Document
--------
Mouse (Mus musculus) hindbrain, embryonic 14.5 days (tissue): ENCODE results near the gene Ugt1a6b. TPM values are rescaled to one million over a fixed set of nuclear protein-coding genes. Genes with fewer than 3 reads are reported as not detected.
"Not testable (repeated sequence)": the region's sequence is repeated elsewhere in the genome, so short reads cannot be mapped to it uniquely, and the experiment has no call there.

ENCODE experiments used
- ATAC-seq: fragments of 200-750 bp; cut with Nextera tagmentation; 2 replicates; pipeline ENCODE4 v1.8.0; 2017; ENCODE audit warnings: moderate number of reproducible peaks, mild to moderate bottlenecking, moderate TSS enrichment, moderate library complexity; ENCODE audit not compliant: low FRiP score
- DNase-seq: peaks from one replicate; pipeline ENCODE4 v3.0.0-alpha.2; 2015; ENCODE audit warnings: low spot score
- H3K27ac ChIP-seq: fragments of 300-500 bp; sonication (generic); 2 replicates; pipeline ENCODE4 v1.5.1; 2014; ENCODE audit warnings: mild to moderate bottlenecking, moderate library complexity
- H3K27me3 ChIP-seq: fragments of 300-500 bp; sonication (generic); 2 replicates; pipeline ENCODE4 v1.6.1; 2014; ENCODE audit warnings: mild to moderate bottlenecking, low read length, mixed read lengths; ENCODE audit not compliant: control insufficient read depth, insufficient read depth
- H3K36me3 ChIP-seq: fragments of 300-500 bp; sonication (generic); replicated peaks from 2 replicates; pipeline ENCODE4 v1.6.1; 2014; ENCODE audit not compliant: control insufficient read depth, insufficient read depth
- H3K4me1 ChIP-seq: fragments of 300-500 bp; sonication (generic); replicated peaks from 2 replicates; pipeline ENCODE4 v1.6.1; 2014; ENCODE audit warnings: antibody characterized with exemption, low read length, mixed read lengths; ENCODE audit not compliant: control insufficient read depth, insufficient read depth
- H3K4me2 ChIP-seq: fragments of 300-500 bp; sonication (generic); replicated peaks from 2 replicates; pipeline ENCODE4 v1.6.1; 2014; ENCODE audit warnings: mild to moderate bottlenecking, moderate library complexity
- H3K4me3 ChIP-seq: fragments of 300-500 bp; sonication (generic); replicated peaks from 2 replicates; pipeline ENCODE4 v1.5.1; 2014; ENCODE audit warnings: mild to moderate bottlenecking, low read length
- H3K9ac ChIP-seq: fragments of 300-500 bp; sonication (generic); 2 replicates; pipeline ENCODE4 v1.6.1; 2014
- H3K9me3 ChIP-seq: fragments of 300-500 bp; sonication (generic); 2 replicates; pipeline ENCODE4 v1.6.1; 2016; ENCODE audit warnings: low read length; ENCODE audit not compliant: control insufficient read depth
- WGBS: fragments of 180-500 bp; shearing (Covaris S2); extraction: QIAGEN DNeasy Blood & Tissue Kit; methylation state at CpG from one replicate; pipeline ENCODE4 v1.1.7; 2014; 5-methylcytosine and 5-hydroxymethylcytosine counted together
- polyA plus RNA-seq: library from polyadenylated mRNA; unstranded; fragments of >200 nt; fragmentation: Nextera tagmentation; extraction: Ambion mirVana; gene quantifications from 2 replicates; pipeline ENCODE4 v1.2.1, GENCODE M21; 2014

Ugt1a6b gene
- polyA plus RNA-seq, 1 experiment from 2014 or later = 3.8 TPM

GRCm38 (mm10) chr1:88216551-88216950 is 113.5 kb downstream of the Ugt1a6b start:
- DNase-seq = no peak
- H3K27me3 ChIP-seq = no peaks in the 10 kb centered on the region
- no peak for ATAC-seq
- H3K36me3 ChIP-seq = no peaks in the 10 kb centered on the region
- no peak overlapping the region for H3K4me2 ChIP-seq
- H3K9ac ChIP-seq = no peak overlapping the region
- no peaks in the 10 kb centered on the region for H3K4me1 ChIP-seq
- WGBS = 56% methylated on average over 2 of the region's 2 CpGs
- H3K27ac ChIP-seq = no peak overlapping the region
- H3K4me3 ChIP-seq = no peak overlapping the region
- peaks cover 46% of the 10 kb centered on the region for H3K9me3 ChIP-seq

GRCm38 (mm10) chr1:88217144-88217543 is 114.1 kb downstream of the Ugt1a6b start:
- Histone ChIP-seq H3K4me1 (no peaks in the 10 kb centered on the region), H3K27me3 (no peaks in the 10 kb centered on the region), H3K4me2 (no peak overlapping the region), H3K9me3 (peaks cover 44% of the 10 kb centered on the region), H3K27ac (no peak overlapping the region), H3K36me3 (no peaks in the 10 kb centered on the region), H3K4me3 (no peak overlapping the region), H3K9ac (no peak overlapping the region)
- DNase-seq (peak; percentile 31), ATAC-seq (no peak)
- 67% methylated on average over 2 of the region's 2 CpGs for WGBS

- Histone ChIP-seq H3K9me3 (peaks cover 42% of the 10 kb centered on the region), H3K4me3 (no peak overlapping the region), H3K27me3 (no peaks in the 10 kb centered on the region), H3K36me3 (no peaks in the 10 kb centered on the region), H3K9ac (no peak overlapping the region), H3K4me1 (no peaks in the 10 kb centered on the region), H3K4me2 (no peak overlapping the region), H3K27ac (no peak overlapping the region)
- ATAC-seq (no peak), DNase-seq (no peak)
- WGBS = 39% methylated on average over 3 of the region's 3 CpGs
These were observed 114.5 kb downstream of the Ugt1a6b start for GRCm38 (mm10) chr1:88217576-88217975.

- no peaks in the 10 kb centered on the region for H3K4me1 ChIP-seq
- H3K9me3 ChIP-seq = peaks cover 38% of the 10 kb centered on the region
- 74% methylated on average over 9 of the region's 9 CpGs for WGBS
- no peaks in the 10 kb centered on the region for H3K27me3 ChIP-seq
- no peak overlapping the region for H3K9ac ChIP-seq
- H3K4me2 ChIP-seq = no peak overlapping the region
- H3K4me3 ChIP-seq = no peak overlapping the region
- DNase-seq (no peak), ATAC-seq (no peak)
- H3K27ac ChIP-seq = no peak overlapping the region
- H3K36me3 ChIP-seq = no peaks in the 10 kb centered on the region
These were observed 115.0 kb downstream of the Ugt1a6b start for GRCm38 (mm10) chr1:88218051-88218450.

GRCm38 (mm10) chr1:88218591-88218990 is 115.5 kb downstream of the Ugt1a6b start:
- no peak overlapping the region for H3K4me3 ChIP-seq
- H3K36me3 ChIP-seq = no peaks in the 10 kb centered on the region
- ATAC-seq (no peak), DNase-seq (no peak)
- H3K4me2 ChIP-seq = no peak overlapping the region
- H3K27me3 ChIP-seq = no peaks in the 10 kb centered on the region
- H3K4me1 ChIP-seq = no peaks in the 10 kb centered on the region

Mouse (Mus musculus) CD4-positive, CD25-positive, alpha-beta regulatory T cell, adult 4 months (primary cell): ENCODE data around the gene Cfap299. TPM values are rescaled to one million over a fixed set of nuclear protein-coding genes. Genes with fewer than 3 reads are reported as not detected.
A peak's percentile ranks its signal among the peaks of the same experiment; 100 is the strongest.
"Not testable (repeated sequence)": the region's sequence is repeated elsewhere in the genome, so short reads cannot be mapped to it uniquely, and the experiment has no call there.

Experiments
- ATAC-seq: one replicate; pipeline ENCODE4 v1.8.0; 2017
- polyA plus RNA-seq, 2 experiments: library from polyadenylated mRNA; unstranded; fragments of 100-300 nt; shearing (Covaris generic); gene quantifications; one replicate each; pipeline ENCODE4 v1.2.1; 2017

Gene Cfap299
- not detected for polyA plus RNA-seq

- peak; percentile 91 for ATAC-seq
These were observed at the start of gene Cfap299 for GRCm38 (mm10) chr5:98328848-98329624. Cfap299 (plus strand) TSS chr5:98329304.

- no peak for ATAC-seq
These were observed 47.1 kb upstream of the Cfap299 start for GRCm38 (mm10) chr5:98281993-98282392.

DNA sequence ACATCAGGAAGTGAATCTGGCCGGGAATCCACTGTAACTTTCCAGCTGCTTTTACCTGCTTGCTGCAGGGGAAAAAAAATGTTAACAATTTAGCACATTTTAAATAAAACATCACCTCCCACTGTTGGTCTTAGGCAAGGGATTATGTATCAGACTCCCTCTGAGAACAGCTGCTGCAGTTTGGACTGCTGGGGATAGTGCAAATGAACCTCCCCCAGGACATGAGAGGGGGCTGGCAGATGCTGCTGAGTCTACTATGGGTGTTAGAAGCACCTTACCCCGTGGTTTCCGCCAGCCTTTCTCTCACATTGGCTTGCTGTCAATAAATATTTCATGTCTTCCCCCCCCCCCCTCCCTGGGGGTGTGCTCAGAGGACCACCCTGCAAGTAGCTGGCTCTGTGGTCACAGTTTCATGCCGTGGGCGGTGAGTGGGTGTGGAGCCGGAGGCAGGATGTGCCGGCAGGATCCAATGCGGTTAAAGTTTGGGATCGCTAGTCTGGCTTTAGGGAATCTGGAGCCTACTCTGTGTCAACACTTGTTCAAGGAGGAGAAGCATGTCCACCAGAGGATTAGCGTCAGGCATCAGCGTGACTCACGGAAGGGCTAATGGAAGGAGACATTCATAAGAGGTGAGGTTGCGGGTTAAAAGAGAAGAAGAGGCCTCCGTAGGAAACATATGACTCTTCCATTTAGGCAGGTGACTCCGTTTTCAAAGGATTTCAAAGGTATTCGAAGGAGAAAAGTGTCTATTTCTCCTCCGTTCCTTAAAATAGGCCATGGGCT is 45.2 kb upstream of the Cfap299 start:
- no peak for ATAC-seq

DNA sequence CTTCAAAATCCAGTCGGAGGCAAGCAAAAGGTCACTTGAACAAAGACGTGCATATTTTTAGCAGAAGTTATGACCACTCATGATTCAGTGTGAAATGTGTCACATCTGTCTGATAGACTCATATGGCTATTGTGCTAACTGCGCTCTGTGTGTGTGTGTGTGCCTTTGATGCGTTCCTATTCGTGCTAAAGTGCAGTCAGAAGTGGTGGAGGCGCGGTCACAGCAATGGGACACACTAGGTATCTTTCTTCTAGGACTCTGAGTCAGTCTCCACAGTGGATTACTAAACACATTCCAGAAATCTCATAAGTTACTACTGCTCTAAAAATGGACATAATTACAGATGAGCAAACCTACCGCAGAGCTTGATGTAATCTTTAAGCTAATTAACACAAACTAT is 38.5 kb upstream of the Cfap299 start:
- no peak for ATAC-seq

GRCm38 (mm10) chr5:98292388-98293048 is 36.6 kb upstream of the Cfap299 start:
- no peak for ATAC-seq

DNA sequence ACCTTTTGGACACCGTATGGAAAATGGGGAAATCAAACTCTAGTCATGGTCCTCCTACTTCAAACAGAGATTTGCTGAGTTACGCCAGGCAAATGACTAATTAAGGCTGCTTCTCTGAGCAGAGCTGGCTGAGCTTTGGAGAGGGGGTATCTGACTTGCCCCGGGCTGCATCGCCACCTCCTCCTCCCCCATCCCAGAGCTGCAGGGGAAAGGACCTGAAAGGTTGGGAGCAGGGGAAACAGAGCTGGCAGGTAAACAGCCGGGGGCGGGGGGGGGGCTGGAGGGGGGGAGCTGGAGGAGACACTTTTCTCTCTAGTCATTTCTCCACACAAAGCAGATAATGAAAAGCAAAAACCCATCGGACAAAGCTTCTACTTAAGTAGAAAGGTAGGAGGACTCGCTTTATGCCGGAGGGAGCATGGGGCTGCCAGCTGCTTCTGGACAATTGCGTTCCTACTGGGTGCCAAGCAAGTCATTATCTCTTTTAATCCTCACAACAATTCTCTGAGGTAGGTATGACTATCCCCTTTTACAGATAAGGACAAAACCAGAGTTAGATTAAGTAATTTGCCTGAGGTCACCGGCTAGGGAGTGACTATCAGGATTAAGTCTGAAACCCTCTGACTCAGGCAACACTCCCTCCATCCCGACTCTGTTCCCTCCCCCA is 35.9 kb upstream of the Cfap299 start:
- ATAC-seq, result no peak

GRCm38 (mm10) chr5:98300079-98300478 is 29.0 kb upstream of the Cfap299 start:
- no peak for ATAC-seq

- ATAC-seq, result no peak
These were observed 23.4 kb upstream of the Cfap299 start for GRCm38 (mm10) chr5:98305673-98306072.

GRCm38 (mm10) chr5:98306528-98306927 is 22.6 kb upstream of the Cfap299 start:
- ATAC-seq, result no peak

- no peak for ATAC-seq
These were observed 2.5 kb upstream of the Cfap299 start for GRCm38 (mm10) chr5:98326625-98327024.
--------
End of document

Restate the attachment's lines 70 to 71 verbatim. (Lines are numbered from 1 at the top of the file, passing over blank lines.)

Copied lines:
DNA sequence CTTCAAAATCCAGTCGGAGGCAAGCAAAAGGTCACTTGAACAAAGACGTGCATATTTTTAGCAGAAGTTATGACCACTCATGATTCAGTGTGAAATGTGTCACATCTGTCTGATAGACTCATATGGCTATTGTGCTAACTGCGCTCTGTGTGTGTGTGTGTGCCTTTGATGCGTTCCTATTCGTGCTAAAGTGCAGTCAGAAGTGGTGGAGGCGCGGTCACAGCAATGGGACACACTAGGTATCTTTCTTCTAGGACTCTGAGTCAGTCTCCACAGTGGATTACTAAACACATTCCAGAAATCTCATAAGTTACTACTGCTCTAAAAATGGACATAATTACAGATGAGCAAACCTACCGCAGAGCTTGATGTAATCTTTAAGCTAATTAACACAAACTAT is 38.5 kb upstream of the Cfap299 start:
- no peak for ATAC-seq